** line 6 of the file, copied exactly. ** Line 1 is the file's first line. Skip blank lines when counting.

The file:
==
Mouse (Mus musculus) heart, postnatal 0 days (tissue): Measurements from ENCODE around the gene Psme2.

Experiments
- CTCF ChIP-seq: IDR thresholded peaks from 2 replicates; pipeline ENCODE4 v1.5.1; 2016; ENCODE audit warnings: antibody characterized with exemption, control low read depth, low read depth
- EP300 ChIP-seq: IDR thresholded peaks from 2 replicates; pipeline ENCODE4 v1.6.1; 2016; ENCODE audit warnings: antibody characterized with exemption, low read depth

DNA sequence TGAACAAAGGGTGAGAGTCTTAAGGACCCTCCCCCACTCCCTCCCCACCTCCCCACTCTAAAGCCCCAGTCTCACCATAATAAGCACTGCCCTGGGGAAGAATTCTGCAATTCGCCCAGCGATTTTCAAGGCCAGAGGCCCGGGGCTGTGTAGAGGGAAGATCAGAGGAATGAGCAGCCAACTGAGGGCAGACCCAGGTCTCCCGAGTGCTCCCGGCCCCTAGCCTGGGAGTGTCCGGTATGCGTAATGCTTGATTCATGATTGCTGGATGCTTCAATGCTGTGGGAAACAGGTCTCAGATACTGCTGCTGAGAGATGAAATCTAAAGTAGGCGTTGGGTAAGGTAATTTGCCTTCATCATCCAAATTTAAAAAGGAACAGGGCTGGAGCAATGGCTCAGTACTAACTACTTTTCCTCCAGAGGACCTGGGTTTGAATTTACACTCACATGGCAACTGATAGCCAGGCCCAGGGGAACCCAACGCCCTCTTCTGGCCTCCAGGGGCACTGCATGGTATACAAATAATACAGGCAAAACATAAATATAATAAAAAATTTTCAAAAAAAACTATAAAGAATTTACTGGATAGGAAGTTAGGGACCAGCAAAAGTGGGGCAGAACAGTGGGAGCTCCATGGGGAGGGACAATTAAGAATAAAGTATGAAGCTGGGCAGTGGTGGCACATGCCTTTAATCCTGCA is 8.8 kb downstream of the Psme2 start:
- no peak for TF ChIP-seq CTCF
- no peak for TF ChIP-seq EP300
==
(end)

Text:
- no peak for TF ChIP-seq CTCF